talk with marbles in our mouths; overhead

Queen Wilhelmina's puissant
windmill looms, same
as the sky that scared my mother
to the cellar. You stand,
waiting for my pulsar mouth,
one worryless leg up:

please,
close your eyes,

I've closed mine.






Angelo Verga
( New York, New York )
from In the Woods
# 28

God hovered over my pond in the half dark

I recognized him from Blake’s engravings

Bearded, arms cut, muscled, floating

Over the mud, breathing life into it

& Frogs jumping from the bull rushes

Noisy but invisible, the little bastards

I never get to see them only the ripples

That prove they exist, like electricity, like microchips.

This was before the sun broke over the trees

And brought back the material world.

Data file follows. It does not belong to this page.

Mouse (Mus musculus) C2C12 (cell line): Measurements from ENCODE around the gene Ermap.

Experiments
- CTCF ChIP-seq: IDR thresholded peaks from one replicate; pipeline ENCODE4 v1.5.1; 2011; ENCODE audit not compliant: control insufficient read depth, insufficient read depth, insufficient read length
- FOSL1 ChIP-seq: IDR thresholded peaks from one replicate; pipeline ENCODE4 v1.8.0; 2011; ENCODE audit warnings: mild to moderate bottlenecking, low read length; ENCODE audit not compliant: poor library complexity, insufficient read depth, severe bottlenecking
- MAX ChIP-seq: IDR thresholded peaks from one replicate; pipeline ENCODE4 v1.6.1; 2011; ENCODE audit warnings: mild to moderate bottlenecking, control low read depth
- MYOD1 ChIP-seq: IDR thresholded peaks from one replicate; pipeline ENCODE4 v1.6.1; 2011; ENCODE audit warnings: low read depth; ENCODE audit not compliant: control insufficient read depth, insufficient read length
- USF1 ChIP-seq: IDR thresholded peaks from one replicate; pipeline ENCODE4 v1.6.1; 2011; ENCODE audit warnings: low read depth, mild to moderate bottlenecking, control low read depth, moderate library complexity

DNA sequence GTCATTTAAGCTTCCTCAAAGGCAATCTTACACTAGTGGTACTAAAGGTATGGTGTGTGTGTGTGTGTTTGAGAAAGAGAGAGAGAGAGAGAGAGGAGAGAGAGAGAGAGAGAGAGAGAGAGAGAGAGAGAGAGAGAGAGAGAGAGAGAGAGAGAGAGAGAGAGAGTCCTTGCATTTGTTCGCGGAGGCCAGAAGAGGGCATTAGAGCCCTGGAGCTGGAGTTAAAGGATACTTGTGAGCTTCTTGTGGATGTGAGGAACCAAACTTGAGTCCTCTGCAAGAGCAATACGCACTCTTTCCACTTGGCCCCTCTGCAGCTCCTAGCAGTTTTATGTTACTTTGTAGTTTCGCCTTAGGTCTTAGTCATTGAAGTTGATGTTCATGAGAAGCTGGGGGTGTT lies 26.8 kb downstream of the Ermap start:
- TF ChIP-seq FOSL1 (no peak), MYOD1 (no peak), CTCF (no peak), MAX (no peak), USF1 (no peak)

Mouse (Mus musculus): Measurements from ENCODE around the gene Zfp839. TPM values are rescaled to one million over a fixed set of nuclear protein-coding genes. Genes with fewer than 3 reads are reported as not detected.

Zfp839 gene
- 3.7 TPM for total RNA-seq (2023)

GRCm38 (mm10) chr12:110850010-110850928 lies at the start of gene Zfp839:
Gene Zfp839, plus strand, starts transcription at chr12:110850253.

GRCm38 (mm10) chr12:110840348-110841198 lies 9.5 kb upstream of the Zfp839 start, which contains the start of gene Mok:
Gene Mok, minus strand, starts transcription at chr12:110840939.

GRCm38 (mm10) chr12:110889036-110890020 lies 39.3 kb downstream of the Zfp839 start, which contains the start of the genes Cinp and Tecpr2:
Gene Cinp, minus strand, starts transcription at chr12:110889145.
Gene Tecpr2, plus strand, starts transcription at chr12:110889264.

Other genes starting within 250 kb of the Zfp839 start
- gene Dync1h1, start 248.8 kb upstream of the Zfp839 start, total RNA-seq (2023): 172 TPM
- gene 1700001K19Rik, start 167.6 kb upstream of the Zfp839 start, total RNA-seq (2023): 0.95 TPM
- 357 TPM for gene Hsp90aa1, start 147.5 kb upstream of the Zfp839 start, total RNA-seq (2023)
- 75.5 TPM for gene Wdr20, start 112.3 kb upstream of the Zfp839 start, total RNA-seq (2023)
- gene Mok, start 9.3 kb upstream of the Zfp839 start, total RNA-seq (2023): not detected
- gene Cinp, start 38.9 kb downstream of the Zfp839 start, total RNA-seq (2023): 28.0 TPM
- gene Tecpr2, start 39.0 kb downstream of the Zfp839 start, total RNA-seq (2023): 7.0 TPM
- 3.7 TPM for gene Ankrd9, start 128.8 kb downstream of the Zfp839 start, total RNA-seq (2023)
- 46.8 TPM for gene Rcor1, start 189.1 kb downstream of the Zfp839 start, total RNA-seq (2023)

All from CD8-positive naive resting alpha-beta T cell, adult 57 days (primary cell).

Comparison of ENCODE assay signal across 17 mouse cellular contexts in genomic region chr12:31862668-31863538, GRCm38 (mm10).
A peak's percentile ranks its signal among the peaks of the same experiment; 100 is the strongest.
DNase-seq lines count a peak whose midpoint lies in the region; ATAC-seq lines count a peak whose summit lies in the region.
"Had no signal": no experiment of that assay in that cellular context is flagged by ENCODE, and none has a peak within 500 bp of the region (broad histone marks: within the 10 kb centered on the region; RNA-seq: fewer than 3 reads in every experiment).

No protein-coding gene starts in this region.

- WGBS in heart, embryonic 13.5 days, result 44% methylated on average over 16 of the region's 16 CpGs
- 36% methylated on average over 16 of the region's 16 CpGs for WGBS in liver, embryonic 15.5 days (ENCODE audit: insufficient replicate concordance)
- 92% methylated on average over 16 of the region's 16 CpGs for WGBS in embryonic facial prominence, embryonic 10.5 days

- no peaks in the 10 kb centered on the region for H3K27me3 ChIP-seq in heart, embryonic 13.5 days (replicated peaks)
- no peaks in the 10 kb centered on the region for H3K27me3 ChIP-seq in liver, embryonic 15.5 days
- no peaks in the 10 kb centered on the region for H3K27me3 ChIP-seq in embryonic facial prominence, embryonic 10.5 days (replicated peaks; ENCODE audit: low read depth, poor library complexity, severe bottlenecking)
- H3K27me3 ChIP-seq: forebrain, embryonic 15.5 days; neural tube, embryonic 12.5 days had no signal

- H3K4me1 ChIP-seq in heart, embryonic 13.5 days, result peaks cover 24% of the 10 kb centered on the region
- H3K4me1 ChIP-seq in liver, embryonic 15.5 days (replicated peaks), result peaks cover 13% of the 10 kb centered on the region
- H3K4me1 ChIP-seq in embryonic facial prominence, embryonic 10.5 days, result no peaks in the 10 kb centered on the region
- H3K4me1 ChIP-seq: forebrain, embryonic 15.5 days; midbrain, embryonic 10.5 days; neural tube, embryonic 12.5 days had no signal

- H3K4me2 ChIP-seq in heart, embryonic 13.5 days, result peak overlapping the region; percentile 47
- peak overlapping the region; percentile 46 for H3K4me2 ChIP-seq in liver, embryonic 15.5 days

I bit something and spit it out

But I can’t remember what.

Then morning became cloudless

And the blue girls changed the pillows, linen

And sheets, I watched them lean over my bed

Elongating the tendons in the back of their legs

Without turning my gamma ray eyes away

Such a state of bodily grace

Came over me, I would have taken them

Then & there, if either,

With cerulean tongue, had asked me.





Averil Bones
( Sydney, Australia )
Spell for Love

Ingredients:

Small change
Chit chat
Long hair, white wrist
Pool table, or snooker (for longer lasting desire)
An item fashioned from leather.


2. Method

Lean on the bar
leg half hanging from stool, cool,
make talk with small talkers
until the object of your desire arrives.
Don't be late.

Chit small change for brown ale
(not amber with belches) when she arrives.
Don't forget to smile. Especially
when she flicks her hair in your direction.

Stride from bar to felted tables,
thumb hooked in a belt strap, guide her waist
smiling, not clammy remember.